David has spent many happy years living at Carlton House and has advice for those considering a move, “If you are thinking about a move consider the peace of mind you will have at Carlton House. The comfort level is beyond expectation. The staff here is excellent. The people are pleasing to talk to. You never have to worry about being left alone again.”

Merrill Cook

Carlton House resident Merrill Cook is an accomplished artist who studied at the Montreal Museum of Fine arts and the San Miguel de allende Instituto, Mexico. She spent the following years painting, teaching and travelling to 23 foreign countries and many provinces across Canada, always sketching and later creating paintings in her studio.

Having lived in Oak Bay with her husband for 10 years they decided it was time for a change and moved into Carlton House of Oak Bay in 2005. Almost 11 years ago, they made a great decision at the right time.

“With gardening and running the house I didn’t have the energy for dynamic painting and exhibitions. Carlton House is a wonderful place to live. The management is an impressive team whose leadership reflects the cooperation and cheerfulness of both staff and residents.”

Having actively played golf at age 92 Merrill takes part in the Tai Chi classes offered at Carlton House and finds there is never a dull moment. Carlton House is lucky to have her energy and enthusiasm. She has created many designs for stitchery on canvas and original costumes for our monthly theme dinners.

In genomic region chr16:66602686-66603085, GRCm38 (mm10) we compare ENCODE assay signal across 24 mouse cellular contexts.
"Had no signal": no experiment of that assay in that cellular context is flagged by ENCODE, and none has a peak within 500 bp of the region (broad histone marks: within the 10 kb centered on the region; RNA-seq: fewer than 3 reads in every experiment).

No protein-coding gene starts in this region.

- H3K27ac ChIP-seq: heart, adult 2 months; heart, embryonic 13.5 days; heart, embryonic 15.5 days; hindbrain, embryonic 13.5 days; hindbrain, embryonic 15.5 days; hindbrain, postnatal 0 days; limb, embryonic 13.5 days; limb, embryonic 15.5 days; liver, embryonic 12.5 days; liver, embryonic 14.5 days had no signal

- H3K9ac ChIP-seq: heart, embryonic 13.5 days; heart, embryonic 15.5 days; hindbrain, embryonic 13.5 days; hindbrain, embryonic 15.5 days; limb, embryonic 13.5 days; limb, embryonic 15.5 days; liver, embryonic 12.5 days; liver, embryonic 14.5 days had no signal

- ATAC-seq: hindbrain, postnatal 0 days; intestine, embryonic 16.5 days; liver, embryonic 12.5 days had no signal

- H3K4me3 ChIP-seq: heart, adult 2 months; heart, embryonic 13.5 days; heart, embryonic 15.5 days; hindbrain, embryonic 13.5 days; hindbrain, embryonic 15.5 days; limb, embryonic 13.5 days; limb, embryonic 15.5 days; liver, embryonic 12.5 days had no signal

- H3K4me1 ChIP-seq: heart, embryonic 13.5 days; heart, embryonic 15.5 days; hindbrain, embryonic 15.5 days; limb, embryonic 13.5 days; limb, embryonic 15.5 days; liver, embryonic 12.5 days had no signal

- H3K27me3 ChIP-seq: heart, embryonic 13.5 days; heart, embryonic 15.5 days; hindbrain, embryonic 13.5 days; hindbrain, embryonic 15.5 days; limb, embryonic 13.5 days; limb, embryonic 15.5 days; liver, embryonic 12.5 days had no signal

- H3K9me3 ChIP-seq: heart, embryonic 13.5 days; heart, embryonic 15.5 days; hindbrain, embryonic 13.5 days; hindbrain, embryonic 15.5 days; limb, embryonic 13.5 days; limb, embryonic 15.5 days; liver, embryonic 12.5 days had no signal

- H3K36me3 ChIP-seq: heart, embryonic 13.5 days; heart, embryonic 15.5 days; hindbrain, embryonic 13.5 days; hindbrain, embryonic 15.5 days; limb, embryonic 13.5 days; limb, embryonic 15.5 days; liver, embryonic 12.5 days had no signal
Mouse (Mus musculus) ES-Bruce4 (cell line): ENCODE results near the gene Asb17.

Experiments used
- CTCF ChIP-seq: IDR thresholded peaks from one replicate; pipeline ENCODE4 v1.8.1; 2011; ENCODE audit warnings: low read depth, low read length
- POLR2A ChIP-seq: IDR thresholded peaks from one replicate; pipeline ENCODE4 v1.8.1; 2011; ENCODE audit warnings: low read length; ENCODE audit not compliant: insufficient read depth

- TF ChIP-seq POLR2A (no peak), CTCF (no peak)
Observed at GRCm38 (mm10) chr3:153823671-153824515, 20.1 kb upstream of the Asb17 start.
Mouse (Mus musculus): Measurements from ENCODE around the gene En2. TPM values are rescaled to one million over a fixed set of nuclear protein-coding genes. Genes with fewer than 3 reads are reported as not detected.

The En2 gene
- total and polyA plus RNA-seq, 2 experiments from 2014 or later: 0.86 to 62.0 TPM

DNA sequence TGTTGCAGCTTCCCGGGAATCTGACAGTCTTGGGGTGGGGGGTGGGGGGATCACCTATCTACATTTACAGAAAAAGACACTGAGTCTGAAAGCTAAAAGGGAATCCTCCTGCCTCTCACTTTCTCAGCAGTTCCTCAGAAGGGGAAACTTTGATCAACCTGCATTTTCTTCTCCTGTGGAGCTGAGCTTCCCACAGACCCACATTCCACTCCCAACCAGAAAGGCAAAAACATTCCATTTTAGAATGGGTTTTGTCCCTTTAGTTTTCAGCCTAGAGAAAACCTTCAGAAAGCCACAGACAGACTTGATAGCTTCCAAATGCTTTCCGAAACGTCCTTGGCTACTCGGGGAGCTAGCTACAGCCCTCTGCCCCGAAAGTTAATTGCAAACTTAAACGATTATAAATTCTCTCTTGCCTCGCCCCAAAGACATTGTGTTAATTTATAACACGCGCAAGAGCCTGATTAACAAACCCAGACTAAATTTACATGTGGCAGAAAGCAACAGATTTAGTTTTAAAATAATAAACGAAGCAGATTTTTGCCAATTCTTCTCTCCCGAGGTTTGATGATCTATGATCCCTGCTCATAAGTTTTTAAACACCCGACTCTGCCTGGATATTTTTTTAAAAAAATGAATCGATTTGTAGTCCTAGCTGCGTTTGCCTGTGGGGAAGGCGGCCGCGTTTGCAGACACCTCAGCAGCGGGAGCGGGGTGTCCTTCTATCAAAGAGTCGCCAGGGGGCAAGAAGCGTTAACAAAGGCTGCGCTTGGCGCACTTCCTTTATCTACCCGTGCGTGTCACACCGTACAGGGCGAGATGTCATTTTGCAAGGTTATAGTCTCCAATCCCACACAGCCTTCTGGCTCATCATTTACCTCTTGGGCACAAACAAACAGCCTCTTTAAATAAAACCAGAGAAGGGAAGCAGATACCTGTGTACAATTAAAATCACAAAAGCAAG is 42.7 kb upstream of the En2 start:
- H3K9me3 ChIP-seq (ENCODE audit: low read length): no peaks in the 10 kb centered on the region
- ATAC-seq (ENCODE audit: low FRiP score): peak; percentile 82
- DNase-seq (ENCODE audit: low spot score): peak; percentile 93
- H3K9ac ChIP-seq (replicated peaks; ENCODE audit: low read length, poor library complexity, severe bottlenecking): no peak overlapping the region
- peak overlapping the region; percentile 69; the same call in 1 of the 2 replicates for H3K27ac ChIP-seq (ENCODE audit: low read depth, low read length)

Merrill has words of wisdom for those considering a move to Carlton House, “Do not wait until you are not able to make decisions for your own life. You want to be able to take part in the wonderful activities and outings we have here and enjoy life to the full.”

Migs and Diana Turner

Carlton House residents Maurice (Migs) and Diana Turner are a Navy couple; for 32 years Migs worked with the Navy before joining the newly formed Canadian Coast Guard spending 14 years in Ottawa & then Vancouver.

Having lived an active and accomplished life they retired to Oak Bay where their parents had lived. After many years in their own home they have now lived at Carlton House for many happy years.

In retirement they have both kept extremely busy. Migs is still involved with the Coast Guard in Victoria, is a Past President of the Naval Officers Association of Vancouver Island where he is currently the monthly newsletter editor and with his men’s crew sails their 34’ sailboat off Oak Bay weekly. Diana volunteers knitting baby clothes for the hospitals, currently baby caps for the preemie ward.

Migs and Diana initiated the support of over 800 people in helping convince an initially resistant Oak Bay Council to approve the building of Carlton House. Believers and strong supporters of Carlton House and all that it provides Migs and Diana are now happy to call it their home.

When asked how living at Carlton house has changed his life Migs said, “The main thing is that I no longer mind leaving Diana. I attend a number of my activities on my own. I know that Diana is here safe and sound”.

Secondly, Migs mentioned that his back (previously injured in WW II) has greatly improved due to using the elevators and the close distance to Oak Bay Village and all of its amenities.

When asked what their favourite part of Carlton House was Diana smiled and said, “The suite! It is my home”. That simple phrase truly sums up what Carlton House is.

Migs and Diana have wise advice for anyone considering making Carlton House their home, “Come in and attend a Sunday brunch. We enjoy Sunday brunches and we know that anyone who attends from outside will just have a ball! They are a great thing”.

Going on 64 years of marriage and 6 years at Carlton House Migs and Diana say that there is no doubt that moving into Carlton House was the right move for them.

Carlton House is a wonderful place to live. The management is an impressive team whose leadership reflects the cooperation and cheerfulness of both staff and residents. ~ Merrill Cook